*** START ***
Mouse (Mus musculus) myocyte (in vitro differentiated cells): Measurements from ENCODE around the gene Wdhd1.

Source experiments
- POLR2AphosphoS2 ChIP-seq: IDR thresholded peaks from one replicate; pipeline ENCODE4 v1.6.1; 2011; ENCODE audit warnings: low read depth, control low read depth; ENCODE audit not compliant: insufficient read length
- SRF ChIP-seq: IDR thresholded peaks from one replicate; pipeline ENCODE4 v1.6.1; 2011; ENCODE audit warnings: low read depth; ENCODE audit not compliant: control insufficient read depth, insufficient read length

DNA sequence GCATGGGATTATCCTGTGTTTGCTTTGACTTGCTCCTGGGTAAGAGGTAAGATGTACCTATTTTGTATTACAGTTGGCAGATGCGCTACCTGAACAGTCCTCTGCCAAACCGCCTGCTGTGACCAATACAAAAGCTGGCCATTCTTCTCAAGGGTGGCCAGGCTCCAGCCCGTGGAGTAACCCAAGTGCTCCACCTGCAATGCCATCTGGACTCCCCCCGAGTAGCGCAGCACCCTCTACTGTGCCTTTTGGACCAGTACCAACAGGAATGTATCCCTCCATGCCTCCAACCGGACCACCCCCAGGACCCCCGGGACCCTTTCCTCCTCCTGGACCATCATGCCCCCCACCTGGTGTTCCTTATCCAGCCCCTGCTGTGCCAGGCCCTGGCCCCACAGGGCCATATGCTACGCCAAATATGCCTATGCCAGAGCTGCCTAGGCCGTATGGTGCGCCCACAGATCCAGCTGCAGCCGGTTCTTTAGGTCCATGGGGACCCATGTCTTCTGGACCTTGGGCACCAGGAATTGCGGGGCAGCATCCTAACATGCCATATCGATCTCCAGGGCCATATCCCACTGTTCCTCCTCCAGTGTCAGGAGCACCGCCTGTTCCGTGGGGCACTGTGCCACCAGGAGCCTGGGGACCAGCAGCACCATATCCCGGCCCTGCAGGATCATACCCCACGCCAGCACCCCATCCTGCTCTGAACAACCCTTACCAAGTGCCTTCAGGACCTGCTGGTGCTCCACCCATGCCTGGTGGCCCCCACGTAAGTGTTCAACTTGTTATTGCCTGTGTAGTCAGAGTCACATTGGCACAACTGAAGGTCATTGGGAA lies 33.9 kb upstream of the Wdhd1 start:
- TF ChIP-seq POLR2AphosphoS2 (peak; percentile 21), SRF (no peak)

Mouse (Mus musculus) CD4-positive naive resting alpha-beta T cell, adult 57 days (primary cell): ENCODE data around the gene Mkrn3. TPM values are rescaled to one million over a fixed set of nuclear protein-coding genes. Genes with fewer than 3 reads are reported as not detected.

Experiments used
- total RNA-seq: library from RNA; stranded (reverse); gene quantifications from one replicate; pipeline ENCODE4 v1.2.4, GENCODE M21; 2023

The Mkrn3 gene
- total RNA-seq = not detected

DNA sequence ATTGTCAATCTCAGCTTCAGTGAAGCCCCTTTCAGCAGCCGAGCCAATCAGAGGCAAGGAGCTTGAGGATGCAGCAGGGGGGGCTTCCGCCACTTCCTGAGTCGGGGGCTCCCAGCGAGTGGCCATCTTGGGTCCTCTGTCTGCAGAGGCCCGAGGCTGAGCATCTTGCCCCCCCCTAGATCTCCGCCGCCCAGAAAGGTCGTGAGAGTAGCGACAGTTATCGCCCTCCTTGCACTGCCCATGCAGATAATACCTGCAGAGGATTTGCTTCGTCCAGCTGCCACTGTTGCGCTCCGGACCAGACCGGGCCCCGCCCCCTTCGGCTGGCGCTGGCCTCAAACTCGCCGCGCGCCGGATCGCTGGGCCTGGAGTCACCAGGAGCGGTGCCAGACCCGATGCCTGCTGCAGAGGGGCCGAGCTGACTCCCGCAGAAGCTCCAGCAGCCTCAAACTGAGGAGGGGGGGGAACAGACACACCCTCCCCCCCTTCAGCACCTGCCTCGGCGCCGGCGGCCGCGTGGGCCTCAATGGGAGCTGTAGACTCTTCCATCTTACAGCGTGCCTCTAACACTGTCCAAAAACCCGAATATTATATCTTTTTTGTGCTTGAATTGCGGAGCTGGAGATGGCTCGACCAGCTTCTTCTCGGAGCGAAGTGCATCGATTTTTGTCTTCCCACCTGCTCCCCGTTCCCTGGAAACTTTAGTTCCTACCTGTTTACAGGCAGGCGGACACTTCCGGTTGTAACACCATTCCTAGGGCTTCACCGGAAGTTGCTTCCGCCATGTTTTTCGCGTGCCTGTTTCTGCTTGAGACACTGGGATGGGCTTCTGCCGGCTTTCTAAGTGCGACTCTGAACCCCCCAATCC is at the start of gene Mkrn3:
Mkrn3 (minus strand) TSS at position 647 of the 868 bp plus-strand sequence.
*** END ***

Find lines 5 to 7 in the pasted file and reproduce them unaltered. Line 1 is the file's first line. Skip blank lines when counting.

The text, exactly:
DNA sequence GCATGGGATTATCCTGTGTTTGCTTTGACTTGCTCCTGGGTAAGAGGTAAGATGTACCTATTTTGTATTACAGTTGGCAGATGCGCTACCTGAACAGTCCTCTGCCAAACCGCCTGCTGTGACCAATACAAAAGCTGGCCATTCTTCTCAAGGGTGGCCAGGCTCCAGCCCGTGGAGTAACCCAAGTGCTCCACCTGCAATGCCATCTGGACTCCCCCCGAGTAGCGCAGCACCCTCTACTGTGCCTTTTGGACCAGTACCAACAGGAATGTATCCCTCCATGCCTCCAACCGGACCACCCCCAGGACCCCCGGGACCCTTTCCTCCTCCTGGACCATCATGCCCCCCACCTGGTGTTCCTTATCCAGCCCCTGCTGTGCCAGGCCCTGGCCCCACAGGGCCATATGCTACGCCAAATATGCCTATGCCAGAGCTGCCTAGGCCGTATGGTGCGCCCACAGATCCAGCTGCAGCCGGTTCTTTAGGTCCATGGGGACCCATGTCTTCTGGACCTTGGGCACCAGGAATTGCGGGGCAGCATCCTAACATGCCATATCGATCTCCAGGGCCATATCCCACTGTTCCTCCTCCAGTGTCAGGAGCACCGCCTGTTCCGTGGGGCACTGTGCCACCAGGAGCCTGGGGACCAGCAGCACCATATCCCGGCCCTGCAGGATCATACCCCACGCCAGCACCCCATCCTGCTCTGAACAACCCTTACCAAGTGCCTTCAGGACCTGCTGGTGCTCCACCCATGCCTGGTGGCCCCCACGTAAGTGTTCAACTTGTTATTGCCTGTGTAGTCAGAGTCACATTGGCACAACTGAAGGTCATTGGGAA lies 33.9 kb upstream of the Wdhd1 start:
- TF ChIP-seq POLR2AphosphoS2 (peak; percentile 21), SRF (no peak)

Mouse (Mus musculus) CD4-positive naive resting alpha-beta T cell, adult 57 days (primary cell): ENCODE data around the gene Mkrn3. TPM values are rescaled to one million over a fixed set of nuclear protein-coding genes. Genes with fewer than 3 reads are reported as not detected.